The best lap time in qualifying can only ever get you just the one pole position. But some pole laps are greater than others.
Formula One history is littered with where-did-that-come-from moments in qualifying, as one driver posts a seemingly impossible, unreachable target – lap times that daunt the most boisterous rookies and make the most battle-hardened veterans think about packing it in.
Those yarns are for another time, however. Here we look at who has made the most impressive effort so far in 2017.
If we put the gap from the polesitter to the 2nd-placed man as a percentage of the pole lap, then the short laps of Monte Carlo, Montreal and Spielberg are comparable with the longer circuits at Baku, Shanghai and Sochi.
In terms of what we have to choose from, Lewis Hamilton has accounted for five of the nine pole laps so far this term. Two more have come courtesy of Valtteri Bottas, and one each from the Ferrari pair of Sebastian Vettel and Kimi Raikkonen.
The results hardly come as a great shock. Hamilton is a man with 66 career pole positions and counting at this point. Time and again he has shown himself able to assemble a hot lap in qualifying that is beyond the abilities of most others on the grid. That ability is in evidence, still, in 2017.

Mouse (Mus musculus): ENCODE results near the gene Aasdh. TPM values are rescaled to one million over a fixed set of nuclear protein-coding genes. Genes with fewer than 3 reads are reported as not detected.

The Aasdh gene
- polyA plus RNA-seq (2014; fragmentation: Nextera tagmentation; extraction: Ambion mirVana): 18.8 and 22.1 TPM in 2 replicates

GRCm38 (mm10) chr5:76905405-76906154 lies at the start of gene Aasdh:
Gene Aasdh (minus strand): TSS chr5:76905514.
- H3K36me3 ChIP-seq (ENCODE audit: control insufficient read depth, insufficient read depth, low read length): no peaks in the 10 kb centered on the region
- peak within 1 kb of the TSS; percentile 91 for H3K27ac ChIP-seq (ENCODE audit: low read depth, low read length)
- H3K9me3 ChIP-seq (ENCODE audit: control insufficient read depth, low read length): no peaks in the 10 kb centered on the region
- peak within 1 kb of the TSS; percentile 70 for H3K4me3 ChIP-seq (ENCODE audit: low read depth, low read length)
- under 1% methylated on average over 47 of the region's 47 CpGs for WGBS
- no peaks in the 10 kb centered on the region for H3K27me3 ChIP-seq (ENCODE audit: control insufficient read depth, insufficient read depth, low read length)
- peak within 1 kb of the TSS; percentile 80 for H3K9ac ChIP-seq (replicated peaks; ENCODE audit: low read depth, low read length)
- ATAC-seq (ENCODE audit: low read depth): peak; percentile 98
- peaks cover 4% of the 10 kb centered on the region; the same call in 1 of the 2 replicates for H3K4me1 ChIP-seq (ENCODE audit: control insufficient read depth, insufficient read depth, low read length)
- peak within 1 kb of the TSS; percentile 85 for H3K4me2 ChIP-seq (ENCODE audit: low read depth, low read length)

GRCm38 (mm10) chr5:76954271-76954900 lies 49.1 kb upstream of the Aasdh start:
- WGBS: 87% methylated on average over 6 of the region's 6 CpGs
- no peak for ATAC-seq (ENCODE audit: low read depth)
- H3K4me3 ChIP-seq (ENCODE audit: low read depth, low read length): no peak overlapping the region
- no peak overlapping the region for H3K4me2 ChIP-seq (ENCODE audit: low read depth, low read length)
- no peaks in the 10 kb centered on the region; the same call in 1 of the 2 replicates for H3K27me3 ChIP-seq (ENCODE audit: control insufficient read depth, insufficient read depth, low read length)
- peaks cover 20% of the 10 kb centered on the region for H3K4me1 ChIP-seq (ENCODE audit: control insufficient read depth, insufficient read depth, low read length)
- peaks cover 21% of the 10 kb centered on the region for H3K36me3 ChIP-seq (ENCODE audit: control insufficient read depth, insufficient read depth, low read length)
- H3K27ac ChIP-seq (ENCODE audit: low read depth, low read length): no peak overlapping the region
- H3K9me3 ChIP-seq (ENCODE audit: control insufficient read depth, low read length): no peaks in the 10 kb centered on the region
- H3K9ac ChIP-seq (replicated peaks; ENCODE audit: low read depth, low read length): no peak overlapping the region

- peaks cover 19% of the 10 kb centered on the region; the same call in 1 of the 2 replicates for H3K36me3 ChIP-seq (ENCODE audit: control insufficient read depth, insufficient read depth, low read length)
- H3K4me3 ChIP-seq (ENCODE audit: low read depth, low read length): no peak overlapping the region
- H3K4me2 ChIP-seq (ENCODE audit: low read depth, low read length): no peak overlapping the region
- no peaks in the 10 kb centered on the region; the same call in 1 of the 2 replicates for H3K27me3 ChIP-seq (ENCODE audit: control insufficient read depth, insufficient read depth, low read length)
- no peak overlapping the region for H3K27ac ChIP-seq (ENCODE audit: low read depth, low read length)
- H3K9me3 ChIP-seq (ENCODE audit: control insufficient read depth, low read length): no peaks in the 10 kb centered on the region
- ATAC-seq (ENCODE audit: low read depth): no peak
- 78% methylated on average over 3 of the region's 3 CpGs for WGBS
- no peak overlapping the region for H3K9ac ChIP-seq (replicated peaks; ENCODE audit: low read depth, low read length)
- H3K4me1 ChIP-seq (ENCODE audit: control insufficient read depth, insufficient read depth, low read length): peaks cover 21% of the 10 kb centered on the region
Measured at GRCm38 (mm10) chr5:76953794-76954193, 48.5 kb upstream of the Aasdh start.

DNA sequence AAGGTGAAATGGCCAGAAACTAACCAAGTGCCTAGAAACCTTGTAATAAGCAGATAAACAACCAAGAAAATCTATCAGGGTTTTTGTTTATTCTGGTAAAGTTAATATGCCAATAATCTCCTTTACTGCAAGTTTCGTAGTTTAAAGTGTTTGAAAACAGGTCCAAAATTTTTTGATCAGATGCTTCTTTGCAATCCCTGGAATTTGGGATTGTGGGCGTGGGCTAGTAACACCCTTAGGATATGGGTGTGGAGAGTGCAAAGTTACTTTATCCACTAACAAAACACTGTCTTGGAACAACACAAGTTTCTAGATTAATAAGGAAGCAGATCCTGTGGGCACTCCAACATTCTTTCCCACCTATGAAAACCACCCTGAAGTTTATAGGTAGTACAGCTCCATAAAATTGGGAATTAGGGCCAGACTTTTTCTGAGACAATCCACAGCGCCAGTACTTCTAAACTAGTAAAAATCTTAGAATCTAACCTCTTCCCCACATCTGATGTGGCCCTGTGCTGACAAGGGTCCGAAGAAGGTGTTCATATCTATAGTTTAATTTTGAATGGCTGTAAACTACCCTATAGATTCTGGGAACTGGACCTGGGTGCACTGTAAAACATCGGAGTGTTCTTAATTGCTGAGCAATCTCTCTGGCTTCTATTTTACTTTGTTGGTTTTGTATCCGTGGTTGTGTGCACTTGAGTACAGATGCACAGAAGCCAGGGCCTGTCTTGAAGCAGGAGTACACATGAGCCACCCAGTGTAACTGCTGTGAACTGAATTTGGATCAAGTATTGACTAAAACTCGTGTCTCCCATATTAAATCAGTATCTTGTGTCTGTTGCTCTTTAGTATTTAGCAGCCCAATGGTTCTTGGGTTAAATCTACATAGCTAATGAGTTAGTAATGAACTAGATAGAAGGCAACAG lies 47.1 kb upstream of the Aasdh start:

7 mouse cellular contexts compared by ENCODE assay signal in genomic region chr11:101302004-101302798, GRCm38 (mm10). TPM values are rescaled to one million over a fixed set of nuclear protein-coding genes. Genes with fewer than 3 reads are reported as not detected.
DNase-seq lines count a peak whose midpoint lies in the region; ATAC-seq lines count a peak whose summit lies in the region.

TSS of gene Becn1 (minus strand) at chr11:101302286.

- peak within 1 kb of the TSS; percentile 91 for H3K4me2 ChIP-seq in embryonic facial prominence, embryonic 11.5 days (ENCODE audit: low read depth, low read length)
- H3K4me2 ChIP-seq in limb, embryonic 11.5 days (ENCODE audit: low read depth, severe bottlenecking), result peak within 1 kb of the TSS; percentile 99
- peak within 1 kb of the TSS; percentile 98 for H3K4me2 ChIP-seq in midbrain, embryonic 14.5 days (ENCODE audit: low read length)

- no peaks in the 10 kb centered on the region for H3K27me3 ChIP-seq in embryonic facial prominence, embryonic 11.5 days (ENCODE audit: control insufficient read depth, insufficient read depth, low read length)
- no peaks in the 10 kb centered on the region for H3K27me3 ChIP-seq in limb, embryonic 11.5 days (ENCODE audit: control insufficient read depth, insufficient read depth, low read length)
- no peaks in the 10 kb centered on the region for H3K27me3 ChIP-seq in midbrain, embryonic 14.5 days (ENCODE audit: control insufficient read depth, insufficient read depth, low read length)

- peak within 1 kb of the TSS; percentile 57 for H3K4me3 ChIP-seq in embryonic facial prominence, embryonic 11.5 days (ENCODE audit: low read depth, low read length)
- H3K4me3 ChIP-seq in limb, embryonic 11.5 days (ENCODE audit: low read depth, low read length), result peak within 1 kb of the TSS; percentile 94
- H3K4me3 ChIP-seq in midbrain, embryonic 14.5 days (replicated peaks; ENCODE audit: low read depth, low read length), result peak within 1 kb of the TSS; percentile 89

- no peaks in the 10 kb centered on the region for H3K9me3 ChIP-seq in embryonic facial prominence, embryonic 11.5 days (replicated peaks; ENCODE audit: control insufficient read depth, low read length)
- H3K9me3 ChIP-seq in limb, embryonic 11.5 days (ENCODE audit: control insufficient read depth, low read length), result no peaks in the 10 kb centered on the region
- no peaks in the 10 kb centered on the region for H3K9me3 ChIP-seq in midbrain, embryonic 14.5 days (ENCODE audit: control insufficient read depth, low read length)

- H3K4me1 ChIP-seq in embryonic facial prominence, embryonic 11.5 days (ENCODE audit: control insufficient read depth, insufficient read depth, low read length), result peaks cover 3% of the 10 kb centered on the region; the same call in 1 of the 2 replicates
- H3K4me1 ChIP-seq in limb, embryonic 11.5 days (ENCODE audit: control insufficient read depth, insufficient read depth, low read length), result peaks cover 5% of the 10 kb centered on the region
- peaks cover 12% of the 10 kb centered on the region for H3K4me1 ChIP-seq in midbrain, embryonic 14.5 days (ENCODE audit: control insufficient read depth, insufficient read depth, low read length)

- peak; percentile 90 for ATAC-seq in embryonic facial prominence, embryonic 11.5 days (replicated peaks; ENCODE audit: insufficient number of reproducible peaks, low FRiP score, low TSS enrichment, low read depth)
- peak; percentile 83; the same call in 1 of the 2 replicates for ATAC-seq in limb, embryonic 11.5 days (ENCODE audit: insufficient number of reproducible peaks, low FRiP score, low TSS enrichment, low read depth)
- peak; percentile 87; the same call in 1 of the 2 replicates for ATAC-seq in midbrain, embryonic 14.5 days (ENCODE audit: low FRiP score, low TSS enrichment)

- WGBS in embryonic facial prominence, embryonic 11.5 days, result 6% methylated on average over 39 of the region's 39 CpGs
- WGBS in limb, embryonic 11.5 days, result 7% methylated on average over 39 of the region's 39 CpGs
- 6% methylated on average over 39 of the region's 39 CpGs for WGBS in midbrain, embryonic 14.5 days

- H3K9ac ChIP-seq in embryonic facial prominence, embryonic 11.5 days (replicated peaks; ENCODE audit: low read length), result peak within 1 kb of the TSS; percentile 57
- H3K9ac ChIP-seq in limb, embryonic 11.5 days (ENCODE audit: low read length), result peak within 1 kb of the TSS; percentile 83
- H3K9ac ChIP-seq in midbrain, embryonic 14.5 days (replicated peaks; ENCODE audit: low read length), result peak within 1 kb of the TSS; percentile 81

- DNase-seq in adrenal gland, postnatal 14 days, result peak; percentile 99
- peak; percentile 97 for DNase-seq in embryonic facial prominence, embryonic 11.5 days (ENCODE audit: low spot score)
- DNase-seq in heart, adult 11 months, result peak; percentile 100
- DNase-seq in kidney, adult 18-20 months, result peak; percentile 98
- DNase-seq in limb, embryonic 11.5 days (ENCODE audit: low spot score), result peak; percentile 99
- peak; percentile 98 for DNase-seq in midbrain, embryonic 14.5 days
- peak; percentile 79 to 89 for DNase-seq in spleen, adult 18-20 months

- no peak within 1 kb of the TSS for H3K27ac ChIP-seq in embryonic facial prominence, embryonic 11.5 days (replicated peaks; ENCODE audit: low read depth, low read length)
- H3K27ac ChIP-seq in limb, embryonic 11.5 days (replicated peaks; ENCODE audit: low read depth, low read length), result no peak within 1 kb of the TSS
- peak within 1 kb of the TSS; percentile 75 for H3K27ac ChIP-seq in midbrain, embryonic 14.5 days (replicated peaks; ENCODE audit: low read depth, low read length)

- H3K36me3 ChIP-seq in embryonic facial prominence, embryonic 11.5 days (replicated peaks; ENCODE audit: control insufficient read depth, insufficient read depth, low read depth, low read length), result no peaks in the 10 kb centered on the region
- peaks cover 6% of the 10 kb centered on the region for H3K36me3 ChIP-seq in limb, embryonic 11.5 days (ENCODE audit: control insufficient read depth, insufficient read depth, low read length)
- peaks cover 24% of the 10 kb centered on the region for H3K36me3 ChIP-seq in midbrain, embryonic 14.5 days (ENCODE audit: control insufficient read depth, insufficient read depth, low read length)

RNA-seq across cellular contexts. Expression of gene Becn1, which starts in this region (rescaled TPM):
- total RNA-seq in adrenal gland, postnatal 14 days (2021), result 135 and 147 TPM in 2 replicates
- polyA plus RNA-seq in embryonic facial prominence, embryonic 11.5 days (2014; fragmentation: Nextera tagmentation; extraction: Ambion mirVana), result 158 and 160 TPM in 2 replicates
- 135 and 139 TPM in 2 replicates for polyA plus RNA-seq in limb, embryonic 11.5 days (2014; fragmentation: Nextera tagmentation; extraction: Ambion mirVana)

Not only was Hamilton’s Canadian Grand Prix pole lap of 1m 11.459s a chunky 0.46 per cent quicker than anyone else could manage that session, it constituted a margin of superiority that nobody (except he himself) has been able to replicate.
Hamilton’s margin was a similar 0.43 per cent two weeks after Canada, in Azerbaijan. At the first two races of the season, the three-time champion had 0.33 per cent and 0.2 per cent in hand respectively.
Bottas, Vettel and Raikkonen have all cut it much finer with their own pole laps. None of them have managed to take top spot by more than 0.07 percent.
Of course, everyone will have their share of woes throughout the course of the season. But it’s worth pointing out that of the four races Hamilton hasn’t taken pole in 2017, one was Austria where an incoming grid penalty prompted a switch to harder [slower] tyres. Another was Monaco, where a set-up debacle compounded Mercedes’ lack of pace on high-downforce circuits to put Hamilton 14th.
The size of the margin isn’t the sole factor in deciding which was the ‘best’ pole lap of the season – everyone will have their favourites for all sorts of reasons. But clearly Hamilton, on his day, in his Mercedes, is capable of putting pole position completely out of reach.